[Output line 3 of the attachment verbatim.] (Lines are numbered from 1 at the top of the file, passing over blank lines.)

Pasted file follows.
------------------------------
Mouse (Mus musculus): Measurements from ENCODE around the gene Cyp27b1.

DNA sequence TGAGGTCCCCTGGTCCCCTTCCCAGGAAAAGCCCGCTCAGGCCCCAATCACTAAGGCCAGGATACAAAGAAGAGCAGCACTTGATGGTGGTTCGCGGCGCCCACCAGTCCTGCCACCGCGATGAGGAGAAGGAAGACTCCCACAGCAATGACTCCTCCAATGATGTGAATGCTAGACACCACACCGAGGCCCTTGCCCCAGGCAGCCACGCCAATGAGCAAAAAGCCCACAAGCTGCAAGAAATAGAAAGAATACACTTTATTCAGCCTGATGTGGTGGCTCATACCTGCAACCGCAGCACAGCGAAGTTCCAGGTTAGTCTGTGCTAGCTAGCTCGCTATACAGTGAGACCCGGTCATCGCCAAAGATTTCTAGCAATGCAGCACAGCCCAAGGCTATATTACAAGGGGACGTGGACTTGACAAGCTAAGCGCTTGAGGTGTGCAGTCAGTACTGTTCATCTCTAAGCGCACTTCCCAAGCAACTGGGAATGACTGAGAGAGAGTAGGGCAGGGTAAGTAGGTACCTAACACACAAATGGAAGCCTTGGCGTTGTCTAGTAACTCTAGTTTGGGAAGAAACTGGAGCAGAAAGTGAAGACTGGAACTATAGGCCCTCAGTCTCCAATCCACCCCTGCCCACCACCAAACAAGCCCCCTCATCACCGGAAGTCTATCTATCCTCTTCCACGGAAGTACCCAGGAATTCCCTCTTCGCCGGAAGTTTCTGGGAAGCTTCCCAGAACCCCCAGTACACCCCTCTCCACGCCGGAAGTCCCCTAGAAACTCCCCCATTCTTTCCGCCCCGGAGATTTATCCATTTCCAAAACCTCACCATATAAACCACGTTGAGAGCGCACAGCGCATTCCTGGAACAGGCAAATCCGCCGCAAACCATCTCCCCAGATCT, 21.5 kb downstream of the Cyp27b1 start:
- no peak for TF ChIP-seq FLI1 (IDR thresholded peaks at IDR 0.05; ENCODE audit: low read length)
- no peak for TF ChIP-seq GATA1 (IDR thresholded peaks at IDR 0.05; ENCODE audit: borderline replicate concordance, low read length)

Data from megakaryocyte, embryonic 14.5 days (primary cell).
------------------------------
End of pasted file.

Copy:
- no peak for TF ChIP-seq FLI1 (IDR thresholded peaks at IDR 0.05; ENCODE audit: low read length)